(WHDH) — Poor technological habits among younger generations between the ages of 18 and 30 are drastically changing the human skeleton, according to new research.
Spiky, horn-like growths are forming at the base of their skulls because hours spent obsessing over smartphone and tablet apps are putting increased strain on muscles that were once lesser used, scientists at the University of the Sunshine Coast in Australia found.
“As we hunch over them, we crane our necks and hold our heads forward. This is problematic because the average head weighs around 10 pounds (4.5 kg) – about as much as a large watermelon,” researcher Dr. Shahar told the BBC.
Muscles that connect the neck to the back of the head are being strained so badly that spike-like growths known as “external occipital protuberances” are emerging.
Those who have the growths can feel them with their fingers, according to Shahar. In bald individuals, they may be visible from behind.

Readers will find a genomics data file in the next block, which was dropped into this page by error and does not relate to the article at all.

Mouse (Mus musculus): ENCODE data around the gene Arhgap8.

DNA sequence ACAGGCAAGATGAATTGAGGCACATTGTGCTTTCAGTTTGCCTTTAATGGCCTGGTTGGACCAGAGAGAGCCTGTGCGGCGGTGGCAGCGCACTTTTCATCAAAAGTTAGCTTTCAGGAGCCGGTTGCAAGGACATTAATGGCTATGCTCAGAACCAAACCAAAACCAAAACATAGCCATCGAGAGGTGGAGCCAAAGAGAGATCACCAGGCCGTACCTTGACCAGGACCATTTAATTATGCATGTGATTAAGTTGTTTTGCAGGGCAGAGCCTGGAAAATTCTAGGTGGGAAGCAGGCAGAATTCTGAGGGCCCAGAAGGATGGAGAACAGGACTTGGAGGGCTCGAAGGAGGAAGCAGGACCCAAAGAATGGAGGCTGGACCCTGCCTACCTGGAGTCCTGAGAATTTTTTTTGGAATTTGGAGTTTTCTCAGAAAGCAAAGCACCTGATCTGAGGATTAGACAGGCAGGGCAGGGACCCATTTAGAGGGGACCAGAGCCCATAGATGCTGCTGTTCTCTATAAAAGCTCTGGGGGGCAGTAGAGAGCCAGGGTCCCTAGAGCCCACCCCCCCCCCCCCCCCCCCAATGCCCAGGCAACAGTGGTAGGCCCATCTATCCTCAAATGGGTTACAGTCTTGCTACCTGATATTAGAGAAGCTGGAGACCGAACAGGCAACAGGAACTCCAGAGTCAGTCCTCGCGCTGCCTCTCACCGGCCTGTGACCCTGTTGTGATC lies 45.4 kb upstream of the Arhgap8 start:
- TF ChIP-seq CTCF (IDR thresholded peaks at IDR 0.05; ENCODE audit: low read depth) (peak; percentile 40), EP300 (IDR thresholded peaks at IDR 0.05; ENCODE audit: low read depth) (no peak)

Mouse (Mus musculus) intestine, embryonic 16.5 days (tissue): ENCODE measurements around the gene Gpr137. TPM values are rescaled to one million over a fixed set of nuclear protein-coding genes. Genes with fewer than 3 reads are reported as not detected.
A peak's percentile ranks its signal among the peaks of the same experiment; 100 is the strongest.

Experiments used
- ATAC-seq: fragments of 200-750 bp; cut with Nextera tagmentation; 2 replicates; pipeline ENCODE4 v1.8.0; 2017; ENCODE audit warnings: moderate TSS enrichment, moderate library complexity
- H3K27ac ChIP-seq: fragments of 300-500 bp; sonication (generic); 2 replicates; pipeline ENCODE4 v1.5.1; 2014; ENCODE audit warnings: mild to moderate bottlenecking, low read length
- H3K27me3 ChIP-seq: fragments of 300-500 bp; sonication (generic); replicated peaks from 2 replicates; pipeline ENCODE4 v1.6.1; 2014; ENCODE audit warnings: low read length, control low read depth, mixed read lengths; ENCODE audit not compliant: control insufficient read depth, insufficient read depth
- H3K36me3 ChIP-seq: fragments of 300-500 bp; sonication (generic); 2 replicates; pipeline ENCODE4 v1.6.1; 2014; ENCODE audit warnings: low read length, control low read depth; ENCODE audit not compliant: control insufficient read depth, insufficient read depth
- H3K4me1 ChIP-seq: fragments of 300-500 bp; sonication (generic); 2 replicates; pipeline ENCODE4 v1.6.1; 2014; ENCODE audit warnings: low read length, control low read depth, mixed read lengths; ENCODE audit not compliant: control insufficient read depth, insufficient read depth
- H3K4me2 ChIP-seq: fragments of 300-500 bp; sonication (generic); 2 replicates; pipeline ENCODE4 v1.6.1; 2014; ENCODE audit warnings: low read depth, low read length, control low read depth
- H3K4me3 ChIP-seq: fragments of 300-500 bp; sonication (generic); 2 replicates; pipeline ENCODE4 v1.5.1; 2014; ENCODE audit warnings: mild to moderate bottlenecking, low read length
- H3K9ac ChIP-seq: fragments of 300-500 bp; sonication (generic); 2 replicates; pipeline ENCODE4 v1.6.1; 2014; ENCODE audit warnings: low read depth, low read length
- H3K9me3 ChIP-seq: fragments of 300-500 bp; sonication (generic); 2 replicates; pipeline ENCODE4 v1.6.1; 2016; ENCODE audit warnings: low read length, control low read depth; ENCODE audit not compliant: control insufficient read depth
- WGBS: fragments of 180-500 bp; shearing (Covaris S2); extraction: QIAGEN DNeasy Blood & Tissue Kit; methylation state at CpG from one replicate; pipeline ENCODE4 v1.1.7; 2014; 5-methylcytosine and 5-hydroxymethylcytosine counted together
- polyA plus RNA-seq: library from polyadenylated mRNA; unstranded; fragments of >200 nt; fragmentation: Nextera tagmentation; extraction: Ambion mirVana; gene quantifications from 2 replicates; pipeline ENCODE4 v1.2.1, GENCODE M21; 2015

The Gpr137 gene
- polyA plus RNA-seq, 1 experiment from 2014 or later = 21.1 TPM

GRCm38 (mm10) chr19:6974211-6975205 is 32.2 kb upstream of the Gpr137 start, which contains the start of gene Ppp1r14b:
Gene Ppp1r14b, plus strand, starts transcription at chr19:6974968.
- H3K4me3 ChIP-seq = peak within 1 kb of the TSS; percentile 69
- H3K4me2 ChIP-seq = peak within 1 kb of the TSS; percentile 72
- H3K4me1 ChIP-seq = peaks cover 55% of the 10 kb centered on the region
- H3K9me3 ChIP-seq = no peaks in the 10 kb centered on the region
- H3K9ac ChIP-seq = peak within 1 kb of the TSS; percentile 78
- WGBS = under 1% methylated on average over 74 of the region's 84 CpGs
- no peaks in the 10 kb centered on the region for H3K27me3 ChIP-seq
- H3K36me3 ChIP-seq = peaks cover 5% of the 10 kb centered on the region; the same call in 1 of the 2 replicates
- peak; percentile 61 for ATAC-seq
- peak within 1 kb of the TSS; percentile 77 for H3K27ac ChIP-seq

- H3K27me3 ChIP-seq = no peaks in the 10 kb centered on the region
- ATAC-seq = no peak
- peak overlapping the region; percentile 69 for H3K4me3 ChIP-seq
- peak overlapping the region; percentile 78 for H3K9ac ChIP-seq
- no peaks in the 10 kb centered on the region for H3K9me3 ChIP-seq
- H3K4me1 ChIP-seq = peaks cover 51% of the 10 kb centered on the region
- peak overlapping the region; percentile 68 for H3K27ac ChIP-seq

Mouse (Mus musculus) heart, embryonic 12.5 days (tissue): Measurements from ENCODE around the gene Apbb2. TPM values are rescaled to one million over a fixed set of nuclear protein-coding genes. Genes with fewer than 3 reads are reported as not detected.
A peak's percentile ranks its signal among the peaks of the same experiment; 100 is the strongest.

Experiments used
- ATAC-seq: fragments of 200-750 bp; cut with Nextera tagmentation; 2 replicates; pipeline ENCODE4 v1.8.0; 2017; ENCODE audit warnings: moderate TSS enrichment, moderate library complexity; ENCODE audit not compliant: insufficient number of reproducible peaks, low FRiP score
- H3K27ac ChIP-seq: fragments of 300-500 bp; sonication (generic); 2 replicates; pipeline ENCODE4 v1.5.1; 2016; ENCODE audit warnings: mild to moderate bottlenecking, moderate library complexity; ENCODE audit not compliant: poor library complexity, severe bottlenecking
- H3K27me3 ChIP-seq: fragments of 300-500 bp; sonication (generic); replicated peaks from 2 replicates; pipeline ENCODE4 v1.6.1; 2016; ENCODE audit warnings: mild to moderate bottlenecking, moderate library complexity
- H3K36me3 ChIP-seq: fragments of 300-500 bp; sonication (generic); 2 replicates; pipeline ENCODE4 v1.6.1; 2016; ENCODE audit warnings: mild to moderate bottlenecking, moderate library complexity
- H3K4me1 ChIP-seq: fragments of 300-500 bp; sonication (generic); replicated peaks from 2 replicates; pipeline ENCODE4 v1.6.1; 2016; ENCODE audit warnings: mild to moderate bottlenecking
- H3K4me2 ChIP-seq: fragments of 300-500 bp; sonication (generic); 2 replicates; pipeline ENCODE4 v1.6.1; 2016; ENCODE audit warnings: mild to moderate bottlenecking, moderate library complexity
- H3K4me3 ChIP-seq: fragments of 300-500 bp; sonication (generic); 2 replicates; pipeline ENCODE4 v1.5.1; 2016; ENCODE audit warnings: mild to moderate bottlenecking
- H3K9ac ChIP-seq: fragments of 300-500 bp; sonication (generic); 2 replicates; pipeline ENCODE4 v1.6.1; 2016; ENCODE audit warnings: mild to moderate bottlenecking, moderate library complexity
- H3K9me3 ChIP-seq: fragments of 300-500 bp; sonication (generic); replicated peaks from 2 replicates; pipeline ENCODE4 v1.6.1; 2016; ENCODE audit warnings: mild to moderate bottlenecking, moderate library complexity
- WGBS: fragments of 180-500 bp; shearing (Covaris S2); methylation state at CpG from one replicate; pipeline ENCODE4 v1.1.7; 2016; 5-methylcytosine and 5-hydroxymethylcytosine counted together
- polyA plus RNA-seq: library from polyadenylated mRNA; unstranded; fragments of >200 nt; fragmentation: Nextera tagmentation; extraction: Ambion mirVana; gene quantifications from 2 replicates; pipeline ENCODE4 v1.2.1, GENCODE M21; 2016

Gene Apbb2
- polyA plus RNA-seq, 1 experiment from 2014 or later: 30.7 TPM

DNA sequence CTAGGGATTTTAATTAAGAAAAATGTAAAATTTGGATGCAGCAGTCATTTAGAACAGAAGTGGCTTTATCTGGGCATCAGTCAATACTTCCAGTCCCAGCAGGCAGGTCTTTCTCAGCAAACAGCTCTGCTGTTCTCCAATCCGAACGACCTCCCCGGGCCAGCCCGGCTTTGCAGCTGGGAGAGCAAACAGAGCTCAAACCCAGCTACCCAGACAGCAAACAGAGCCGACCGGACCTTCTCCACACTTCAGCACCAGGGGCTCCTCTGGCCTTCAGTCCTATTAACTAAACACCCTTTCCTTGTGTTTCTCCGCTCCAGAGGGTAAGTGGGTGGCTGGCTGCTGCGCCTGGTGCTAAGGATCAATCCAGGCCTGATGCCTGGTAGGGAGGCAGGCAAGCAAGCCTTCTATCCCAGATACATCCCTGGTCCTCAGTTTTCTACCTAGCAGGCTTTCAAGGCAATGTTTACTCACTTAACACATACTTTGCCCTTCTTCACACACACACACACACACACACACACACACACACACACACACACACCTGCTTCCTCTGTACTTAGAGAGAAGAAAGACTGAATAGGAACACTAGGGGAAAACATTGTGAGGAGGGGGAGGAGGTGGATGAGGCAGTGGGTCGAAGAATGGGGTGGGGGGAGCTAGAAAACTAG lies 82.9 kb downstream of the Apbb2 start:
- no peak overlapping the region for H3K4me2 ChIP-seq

After taking X-rays of the skulls of people ranging in age from 18 to 86, scientists found that the spikes were “more prevalent than expected” in people aged 18-30.
Shahar told the news outlet that the body is “laying down fresh layers of bone” to “help the skull to cope with the extra stress, by spreading the weight over a wider area.”
Poor posture is nothing new because people have always found something to hunch over. Since handheld devices were invented, people are spending nearly four hours a day looking down at their phones compared to just two hours of reading, which once was the norm, according to researchers.
Shahar says the newly-formed spikes will never go away but instead continue to grow bigger.
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